I’m going to be honest. This post is a difficult one for me. It is something I have wanted to share for quite a while, but I allowed myself time to develop the courage to share this. It’s extremely personal for me, but I hope that it can give at least one person hope.
Four years ago, I wrote this blog post.
After I wrote that post, I wasn’t really sure where my life would go. I planned on going back to school the following Fall and graduating as soon as possible (I seriously just wanted to be done with school). But something beautiful happened. When I went back to school, I discovered a supportive environment full of faculty and students who believed in me. Soon, I developed plans of going to graduate school. Grad school turned into dreams of getting my Ph.D.
I promised myself that, when I got into a doctoral program, I would write a letter to the faculty member mentioned in the previous blog post. Approximately a year and a half ago, after accepting my offer into the School Psychology program at UNL, I came through on that promise.
I’m honestly not sure whether she ever received the letter. I think about it sometimes, but I quietly take solace in the act of writing and sending the letter. The act of standing up for myself. The act of standing up for others who have felt defeated by someone who didn’t believe in them.
Here is the letter I wrote:
Dear Dr. __________,
I hope this letter finds you well. You may not remember me, but I sat across from you in your office in Fall 2011, requesting my third complete medical withdrawal from my courses at the University of Oklahoma. I had been struggling with my health for years, as evidenced by the inches-thick binder of medical records that accompanied me during our meeting. You recommended that I do some soul-searching and suggested that I discontinue my college education. After I told you that I planned on going to graduate school, you glanced at my grades and the number of W’s on my transcript and said that I would never get into professional school with such a poor history. You told me that I would need to look into other options if I could not get my health under control. I left your office feeling hurt, defeated, and hopeless. I almost believed you.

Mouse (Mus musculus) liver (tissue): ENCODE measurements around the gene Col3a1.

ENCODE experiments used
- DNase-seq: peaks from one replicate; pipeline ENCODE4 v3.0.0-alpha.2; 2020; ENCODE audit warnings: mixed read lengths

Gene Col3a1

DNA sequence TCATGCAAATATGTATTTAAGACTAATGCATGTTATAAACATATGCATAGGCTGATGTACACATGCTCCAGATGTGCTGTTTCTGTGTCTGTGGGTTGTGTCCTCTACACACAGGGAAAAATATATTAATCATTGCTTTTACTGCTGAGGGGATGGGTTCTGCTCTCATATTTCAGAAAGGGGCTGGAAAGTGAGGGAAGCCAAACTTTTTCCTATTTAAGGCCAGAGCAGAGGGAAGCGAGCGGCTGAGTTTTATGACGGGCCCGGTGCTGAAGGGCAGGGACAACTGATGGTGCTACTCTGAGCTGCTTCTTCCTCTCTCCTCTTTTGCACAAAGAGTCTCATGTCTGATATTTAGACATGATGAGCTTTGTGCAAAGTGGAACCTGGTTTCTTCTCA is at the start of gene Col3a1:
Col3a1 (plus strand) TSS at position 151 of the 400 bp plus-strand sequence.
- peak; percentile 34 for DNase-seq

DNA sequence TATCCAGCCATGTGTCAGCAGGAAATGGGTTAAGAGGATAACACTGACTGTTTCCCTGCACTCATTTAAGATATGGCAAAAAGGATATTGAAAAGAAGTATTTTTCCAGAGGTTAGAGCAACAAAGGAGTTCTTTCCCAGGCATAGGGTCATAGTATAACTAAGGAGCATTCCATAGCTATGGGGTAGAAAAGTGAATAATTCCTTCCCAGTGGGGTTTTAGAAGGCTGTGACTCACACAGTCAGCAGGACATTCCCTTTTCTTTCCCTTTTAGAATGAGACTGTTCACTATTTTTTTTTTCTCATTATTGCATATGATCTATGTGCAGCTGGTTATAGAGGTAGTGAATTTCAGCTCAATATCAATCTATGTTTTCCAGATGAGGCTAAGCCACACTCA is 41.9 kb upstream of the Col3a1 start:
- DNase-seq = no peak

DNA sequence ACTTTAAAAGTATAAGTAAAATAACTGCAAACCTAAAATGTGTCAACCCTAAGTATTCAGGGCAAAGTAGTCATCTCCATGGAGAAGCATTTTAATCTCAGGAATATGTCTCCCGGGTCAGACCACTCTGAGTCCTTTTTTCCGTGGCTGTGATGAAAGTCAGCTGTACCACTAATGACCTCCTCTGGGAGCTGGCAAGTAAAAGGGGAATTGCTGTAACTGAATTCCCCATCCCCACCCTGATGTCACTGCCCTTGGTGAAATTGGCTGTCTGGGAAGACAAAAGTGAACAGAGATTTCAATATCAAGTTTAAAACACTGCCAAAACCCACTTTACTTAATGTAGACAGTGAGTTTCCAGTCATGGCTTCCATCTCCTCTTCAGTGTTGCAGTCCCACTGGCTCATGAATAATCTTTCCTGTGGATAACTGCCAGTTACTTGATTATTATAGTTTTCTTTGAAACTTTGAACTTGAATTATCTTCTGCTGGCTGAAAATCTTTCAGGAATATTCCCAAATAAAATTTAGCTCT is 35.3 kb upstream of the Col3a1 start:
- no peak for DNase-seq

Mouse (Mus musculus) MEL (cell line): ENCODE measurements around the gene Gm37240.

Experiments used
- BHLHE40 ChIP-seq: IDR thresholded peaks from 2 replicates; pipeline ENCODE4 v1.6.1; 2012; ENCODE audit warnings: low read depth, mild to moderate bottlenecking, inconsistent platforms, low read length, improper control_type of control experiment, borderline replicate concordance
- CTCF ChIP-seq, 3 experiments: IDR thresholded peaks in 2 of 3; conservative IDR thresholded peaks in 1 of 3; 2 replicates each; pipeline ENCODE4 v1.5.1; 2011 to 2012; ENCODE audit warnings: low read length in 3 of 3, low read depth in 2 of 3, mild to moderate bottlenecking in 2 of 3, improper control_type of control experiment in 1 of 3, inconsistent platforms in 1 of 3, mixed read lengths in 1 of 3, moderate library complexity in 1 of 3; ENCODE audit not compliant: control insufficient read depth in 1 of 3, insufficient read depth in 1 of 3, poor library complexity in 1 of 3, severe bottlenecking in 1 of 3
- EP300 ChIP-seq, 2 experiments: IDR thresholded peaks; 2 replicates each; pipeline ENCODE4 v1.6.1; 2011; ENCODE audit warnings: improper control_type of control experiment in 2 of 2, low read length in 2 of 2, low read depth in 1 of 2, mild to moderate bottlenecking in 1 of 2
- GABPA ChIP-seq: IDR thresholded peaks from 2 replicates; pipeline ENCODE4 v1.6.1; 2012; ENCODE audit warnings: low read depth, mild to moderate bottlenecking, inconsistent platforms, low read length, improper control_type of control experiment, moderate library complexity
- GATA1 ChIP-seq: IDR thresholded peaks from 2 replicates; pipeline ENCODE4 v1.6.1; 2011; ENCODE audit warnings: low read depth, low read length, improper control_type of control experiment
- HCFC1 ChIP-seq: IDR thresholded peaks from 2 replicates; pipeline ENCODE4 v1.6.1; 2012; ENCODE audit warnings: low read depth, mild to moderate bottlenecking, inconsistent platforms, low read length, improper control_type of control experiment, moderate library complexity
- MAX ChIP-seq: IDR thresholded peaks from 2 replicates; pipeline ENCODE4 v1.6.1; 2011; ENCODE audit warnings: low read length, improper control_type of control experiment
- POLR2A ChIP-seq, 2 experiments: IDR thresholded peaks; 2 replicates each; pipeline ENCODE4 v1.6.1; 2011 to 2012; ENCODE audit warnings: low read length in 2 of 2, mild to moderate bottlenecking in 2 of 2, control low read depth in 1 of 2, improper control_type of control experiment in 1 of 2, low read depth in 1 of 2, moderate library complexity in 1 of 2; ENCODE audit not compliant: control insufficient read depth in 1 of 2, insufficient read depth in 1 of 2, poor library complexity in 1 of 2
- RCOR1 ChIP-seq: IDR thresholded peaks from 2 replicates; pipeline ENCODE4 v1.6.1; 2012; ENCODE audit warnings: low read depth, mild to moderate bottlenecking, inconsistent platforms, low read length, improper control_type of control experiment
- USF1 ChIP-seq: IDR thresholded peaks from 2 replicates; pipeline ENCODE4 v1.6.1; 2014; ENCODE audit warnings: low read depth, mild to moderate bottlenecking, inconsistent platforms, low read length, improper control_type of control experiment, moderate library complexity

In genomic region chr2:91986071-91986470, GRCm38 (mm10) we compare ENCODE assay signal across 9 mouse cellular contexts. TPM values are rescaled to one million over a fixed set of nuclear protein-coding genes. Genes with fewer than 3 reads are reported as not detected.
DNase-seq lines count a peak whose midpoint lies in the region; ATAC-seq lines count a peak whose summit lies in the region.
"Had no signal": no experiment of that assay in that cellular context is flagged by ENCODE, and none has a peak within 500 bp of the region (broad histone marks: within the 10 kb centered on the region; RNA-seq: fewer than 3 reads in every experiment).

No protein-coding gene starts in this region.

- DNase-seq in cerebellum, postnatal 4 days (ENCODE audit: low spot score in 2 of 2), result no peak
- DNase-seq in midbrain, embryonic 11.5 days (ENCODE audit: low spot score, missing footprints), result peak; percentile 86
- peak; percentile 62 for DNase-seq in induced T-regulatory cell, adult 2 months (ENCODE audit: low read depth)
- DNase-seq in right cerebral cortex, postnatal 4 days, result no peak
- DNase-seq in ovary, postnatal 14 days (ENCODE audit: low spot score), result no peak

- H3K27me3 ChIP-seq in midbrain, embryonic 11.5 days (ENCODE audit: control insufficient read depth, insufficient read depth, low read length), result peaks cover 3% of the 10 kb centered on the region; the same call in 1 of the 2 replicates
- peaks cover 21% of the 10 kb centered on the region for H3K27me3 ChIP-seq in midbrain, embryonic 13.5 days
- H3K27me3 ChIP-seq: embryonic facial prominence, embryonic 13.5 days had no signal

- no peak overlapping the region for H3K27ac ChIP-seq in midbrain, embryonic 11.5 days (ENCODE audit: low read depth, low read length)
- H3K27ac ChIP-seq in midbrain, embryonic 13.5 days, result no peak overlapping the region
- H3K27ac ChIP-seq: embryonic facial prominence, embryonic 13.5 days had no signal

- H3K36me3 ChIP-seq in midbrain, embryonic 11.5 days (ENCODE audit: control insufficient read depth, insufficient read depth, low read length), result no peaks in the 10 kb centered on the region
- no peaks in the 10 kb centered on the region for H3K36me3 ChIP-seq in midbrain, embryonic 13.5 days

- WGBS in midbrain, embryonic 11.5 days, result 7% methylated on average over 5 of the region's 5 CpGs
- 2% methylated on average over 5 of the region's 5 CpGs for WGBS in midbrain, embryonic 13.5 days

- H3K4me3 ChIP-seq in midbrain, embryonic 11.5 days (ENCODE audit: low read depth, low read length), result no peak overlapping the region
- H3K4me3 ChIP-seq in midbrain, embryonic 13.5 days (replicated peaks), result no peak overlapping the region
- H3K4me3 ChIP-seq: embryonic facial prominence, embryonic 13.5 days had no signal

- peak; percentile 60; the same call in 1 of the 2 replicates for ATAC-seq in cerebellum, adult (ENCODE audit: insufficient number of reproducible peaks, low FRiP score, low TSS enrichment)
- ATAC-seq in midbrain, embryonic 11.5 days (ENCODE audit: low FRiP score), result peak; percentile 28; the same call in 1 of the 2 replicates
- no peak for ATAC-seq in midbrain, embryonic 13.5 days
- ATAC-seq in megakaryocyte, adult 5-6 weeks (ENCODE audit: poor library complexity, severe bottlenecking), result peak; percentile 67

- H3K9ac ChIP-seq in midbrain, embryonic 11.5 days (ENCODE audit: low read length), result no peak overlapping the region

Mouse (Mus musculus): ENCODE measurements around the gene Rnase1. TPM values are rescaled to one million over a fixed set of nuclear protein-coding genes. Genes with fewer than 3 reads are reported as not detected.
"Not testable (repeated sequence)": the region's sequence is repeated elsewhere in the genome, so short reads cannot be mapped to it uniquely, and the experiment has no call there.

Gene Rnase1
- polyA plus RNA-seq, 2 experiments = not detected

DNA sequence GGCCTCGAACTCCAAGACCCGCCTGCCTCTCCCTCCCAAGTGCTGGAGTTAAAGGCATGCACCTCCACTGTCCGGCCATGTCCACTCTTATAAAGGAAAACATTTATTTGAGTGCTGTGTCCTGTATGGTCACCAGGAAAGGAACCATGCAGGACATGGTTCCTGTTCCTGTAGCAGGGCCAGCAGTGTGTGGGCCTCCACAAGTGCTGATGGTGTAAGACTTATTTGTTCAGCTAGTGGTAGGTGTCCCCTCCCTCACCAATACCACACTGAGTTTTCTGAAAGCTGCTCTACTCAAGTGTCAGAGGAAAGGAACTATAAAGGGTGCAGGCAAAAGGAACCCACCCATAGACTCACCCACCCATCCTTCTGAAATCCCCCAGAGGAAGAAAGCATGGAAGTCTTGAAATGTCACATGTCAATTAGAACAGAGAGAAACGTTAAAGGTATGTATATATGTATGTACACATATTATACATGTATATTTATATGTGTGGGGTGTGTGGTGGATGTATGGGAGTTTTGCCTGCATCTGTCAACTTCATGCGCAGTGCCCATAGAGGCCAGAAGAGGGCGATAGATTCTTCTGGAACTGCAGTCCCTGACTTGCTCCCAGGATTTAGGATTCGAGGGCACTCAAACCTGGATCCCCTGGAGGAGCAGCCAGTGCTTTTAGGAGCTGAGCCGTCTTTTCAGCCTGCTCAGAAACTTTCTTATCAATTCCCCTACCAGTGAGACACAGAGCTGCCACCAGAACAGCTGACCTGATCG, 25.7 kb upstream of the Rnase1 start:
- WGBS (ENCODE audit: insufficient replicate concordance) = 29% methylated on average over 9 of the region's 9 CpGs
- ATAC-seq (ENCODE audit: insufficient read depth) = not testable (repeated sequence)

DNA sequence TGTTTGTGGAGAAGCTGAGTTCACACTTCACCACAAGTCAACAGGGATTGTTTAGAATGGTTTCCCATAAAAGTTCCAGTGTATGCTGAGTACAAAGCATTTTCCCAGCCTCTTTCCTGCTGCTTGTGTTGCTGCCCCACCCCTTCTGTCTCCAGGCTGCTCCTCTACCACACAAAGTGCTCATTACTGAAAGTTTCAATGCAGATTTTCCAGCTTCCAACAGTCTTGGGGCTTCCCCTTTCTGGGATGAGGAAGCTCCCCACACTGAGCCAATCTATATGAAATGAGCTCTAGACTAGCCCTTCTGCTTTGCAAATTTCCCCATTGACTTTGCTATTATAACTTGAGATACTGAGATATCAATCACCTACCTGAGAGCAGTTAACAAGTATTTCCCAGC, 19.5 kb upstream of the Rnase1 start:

The following semester, my health deteriorated further. I withdrew from my courses a fourth time. I became so sick that I was completely disabled. I required two major surgeries, coupled with months of rehabilitation and healing. By August 2012, however, I was back in school. I chose to attend a different university because I could not imagine being in a place that harbored so many negative memories for me. I maintained good grades, found ways to help my department, and graduated within a year and a half. With the encouragement of the faculty at my university, I started a masters program. This spring, I accepted an offer into the School Psychology Ph.D. program at the University of Nebraska-Lincoln. In three short years, I turned my life around. And I have you to thank for that.
I think about our conversation every day. Your words almost broke me. If it had not been for my impossibly strong support system, they would have. While your words added fuel to my fire, they have the power to extinguish that of others. As [a leader at the university], you have the potential to ruin a student’s career by passing judgment at an inopportune moment. Students believe what you have to say. I urge you to think about the impact your advice can have on a student before giving it, to consider how it may affect his or her life. I imagine students come to you when they are already broken—I was. I urge you to encourage them, to help them mend their broken pieces instead of breaking them further. To understand that, as a faculty member at a prestigious university, discouraging a student from pursuing an education that he or she so badly wants can hinder potential greatness. I urge you to think carefully about the lasting impression you can leave on students; I know you have left one on me.